July 27, 2021

4-Day Workweeks: Is this the Next Employee Scheduling Trend?

Organizations around the world are testing a new trend in employee scheduling: the 4-day workweek. For some, it offers a unique way to address business challenges without having to lose valuable talent, for others, it provides improved work-life balance for employees. Is your organization ready to consider this trend? Read on as we weigh the pros and cons of this new trend in workforce scheduling.

To begin, what is considered a 4-day workweek? Is it four days with longer, 10-hour days, or four days with standard, 8-hour days? The answer is really “whatever works best for your organization.” What would be more productive for your workforce? Traditionally, a 40-hour workweek is considered the standard practice for most U.S. companies. But today’s employees want to be able to balance work and home life. So how can companies juggle this change in time but also keep their employees on track with work? We’ll provide some examples of how other companies are adopting this new way of work life.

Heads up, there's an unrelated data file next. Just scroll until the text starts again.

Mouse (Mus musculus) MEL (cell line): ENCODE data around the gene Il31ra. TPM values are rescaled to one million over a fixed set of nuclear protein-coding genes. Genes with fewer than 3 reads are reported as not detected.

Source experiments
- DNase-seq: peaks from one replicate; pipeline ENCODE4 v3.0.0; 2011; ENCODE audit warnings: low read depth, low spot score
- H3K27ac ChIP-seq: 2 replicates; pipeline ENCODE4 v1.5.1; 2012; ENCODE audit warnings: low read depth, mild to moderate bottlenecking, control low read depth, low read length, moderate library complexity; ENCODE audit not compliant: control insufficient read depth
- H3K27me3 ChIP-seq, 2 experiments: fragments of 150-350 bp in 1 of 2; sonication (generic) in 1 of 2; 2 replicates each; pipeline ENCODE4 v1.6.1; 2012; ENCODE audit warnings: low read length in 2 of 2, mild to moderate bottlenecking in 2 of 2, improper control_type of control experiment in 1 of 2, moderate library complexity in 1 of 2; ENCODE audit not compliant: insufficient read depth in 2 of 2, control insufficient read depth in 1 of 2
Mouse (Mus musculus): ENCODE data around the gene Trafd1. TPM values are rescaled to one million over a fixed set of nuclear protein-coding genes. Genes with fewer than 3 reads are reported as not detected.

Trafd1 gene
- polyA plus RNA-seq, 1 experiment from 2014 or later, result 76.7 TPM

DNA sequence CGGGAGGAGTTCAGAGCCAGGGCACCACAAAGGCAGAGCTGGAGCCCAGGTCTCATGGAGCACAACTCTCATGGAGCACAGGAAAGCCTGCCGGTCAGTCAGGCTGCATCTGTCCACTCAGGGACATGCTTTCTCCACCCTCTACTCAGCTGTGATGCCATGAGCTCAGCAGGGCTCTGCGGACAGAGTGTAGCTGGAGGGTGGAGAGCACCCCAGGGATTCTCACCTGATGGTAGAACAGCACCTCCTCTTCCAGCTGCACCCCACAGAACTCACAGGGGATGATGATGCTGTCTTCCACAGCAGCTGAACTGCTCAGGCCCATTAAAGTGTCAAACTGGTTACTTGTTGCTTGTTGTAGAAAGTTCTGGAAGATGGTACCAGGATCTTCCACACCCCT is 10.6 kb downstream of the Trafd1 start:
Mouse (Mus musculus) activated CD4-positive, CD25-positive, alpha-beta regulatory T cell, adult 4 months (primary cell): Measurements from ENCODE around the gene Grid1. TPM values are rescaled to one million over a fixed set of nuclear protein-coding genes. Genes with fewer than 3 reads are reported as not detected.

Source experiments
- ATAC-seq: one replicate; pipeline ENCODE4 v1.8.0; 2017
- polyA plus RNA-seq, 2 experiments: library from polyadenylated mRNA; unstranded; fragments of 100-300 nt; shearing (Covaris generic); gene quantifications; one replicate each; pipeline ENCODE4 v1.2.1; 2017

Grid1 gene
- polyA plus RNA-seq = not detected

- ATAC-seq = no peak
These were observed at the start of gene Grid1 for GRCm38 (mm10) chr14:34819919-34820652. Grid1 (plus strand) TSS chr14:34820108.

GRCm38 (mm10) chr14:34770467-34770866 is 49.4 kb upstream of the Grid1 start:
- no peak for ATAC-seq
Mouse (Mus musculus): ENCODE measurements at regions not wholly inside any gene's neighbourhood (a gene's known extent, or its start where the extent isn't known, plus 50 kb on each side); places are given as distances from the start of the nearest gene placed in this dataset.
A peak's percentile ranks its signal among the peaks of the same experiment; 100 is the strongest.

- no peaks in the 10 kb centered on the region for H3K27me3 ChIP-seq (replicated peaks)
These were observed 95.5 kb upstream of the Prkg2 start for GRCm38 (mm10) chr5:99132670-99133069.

Managing Schedules Across Organizations

Determining a new schedule for your workforce that is beneficial for your company and employees is extremely important. And it is not as easy as it looks, the one-size-fits-all persona doesn’t work for all. Some may not be able to adjust well to the new schedule, others may thrive with the flexibility of it. It’s all about what is more fitting for your workforce. According to Jill Santopietro Panall, SHRM-SCP, owner of 21Oak HR Consulting in Boston, “Many modern workers are firmly in the ‘work to live’ bucket, rather than ‘live to work’ bucket. They value their time off, time with family and friends, and opportunities to rest and relax, {then} to come back to work with fresh perspectives and ideas.” The first thing to align on is if your days will be eight or 10 hours. Are you looking for a new way to get the same amount of work done or are you willing to cut back slightly a week’s productivity to offer employees a shorter workweek? Furthermore, some businesses are finding ways to cut the number of workdays without cutting the amount of work or pay.